Challenges of postmodern youth ministry: what is postmodernism?

This week we’re starting a new series in which we’re taking a closer look at postmodern thinking and its effects on youth ministry. A lot has changed in youth ministry in the last years, especially noticeable for those of us who have been in youth ministry longer. Youth ministry (like any other ministry in church or the church in general) will always have its ebbs and flows of course, and things will always evolve and change. But I think postmodern thinking may be a bigger shift than many of us realize yet. In Europe, postmodernism has left deeper marks yet than in North America, but the times they are a-changing for sure. So let’s start with a brief overview of what postmodernism is exactly.

Postmodernism and postmodernity

Without wanting to get too philosophical, we need to understand that there is a difference between postmodernism (or postmodern thinking) and postmodernity. The first refers to philosophical thinking, no matter at what level it takes place and whether it’s done by someone who actually sees himself as a philosopher or by a high school student. The second refers to all aspects of a postmodern culture, like certain movies, musical preferences or the importance of role-playing games. Cultural phenomena tend to be a product of philosophical movements (1).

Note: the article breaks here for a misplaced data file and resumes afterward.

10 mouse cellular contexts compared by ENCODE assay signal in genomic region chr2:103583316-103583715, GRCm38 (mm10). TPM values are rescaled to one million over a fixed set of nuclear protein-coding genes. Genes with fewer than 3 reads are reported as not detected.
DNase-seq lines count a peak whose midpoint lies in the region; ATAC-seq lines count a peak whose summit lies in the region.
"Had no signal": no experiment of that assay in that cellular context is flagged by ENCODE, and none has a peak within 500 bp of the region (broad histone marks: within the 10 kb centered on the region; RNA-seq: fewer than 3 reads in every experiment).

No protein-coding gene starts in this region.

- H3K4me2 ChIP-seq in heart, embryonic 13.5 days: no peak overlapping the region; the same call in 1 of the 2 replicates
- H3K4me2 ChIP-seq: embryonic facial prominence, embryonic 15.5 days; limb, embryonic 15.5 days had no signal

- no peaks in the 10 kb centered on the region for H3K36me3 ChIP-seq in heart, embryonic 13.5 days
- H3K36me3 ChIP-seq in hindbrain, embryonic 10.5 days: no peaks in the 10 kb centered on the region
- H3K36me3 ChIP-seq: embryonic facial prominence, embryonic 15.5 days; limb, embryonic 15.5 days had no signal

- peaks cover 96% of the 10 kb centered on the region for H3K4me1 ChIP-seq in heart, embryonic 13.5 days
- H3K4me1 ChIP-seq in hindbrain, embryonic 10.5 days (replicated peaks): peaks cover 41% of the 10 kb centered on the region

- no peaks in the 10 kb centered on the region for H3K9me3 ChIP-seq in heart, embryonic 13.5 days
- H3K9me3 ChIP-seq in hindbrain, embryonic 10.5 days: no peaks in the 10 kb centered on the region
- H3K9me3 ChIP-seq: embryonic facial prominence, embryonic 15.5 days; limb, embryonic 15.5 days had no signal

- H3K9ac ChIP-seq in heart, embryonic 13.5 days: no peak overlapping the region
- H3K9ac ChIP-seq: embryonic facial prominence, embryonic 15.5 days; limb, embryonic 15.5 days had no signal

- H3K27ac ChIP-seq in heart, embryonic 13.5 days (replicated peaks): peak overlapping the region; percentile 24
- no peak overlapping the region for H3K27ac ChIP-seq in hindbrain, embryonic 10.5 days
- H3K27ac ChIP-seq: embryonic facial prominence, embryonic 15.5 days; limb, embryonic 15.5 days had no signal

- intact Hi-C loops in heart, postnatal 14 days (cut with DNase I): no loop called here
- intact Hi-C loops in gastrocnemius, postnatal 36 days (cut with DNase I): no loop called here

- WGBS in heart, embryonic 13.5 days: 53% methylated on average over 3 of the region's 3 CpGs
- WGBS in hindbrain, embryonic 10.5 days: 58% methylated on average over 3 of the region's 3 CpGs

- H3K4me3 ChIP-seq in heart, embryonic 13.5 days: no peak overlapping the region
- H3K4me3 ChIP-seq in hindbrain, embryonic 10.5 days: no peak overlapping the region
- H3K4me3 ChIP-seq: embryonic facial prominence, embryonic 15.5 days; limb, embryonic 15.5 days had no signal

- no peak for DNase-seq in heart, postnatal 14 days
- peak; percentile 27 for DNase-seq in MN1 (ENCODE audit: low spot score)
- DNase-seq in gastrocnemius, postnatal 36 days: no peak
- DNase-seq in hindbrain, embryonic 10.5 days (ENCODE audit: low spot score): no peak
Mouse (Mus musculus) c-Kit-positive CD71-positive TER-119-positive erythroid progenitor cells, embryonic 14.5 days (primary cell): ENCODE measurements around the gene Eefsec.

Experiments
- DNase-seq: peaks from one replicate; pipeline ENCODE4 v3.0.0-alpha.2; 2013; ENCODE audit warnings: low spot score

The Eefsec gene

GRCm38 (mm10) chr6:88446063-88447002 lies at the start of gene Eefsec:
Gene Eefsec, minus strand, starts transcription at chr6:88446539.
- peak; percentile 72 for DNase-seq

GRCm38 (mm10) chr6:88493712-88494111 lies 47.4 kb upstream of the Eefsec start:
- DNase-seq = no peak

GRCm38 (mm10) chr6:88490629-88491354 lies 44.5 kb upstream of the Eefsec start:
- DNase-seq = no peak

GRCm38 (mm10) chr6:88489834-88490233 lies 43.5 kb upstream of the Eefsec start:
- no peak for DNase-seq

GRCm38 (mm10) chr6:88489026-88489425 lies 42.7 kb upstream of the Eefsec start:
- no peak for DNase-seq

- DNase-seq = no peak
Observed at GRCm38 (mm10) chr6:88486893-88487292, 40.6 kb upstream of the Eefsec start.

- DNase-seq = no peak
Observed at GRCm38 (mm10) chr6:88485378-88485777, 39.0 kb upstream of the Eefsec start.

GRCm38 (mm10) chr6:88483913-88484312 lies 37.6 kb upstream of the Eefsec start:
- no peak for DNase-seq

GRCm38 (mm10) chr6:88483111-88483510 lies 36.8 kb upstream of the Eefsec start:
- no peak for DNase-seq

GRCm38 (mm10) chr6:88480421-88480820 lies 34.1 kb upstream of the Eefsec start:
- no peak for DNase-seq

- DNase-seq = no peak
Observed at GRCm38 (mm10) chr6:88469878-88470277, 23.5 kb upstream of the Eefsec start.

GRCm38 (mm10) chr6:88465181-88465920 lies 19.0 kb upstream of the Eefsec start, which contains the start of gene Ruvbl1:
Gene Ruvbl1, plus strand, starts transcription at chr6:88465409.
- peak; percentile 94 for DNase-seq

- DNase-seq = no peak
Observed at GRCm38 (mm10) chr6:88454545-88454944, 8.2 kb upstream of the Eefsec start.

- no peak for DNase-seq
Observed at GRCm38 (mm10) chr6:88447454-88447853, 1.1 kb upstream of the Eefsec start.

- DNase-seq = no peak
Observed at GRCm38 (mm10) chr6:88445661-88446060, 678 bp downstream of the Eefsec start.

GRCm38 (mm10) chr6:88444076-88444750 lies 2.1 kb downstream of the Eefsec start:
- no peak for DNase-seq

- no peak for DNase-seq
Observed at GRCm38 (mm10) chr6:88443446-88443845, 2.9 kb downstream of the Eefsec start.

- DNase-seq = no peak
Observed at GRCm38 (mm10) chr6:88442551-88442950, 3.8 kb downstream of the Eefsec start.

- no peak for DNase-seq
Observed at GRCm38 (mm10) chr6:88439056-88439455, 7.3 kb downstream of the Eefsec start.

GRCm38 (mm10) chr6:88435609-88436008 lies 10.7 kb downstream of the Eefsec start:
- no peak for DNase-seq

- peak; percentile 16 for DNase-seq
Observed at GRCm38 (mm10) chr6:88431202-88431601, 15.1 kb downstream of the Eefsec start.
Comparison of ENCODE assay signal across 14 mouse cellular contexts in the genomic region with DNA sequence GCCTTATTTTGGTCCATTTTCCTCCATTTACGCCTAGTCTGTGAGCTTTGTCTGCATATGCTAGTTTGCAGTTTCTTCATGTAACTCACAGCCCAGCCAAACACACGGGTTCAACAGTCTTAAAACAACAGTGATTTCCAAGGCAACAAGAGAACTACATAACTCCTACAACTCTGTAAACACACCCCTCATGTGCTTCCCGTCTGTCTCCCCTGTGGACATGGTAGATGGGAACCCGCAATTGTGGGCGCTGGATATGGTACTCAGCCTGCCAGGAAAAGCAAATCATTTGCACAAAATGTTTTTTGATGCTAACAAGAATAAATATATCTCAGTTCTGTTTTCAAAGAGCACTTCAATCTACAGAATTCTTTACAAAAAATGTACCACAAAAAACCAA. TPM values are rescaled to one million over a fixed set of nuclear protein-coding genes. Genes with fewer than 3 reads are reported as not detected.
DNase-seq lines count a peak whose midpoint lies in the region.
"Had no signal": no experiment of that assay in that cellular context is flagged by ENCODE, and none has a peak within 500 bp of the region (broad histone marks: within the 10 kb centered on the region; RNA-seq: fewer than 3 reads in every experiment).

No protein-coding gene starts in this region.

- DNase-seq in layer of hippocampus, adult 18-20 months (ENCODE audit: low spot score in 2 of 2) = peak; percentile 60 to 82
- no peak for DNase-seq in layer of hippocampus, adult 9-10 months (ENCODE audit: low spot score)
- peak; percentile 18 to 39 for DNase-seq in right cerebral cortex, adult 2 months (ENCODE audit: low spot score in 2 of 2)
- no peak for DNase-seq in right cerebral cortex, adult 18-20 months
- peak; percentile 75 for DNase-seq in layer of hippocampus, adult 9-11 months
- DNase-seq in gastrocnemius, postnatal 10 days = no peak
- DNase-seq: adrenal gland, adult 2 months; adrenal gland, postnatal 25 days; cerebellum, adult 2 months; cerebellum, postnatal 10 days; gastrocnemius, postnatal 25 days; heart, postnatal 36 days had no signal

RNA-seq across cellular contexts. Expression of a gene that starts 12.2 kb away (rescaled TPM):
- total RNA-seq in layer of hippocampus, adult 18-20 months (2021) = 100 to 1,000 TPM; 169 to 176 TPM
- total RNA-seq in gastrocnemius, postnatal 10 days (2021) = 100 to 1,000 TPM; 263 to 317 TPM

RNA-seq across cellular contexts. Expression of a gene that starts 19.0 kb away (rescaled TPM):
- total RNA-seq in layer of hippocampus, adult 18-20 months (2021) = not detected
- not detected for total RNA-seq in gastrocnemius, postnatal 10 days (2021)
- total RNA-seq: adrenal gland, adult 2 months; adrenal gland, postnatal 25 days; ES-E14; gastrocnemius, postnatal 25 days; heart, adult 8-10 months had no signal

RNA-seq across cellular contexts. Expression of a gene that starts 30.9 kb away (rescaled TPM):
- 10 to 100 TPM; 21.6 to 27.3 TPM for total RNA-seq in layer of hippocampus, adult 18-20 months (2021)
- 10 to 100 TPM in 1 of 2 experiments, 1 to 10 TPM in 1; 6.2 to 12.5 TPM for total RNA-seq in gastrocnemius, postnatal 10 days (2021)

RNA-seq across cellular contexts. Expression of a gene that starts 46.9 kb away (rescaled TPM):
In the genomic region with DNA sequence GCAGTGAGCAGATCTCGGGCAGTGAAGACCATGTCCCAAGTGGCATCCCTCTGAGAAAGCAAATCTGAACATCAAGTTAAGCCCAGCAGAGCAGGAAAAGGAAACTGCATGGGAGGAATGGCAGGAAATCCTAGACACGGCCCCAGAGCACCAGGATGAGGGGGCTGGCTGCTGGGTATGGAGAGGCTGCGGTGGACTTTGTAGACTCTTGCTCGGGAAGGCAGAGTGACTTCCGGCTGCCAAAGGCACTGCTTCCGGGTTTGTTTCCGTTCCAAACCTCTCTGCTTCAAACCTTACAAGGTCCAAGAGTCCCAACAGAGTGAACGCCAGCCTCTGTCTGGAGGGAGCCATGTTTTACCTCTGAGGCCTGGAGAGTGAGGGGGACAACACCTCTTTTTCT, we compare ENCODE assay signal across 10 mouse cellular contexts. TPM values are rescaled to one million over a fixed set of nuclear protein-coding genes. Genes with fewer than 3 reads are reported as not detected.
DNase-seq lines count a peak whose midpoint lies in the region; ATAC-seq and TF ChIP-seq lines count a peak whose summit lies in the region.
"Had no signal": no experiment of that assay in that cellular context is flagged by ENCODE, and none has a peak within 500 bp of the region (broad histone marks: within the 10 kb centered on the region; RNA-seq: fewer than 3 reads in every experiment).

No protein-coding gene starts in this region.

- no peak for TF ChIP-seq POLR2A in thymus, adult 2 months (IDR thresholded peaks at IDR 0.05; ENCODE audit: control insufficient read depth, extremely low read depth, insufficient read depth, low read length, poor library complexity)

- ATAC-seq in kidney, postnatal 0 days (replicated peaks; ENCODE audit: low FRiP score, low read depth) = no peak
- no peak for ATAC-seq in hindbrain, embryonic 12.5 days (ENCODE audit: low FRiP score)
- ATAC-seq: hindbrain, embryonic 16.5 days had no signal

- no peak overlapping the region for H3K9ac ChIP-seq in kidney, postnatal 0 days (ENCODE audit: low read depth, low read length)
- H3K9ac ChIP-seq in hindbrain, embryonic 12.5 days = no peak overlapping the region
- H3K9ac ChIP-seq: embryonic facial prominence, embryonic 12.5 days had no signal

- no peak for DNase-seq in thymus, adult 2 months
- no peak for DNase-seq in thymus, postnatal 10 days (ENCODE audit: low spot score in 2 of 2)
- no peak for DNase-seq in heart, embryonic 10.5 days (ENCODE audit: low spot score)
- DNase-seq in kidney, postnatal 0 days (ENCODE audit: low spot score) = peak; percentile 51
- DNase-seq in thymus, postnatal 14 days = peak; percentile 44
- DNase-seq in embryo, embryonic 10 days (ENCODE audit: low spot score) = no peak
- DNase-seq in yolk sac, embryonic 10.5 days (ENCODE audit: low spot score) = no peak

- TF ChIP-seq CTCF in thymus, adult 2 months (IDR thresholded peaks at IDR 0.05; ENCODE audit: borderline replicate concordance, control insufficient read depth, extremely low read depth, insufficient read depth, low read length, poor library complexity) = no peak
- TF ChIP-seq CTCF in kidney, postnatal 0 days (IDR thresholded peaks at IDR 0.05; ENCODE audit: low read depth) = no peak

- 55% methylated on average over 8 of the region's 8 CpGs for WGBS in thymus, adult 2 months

Postmodern thinking has slowly developed in the 20th century and like all philosophical movements can’t be tied down to a specific period or year. It can certainly be seen as a reaction to modernism, generally accepted to have been formed in the so called Enlightenment (18th century). But rather than trying to pinpoint when postmodernism started or how it developed, let’s look at some defining characteristics.

The movie The Matrix (1999) is generally seen as the movie that perfectly depicts postmoden thinking on crucial themes as reality and truth.

Characteristics of postmodernism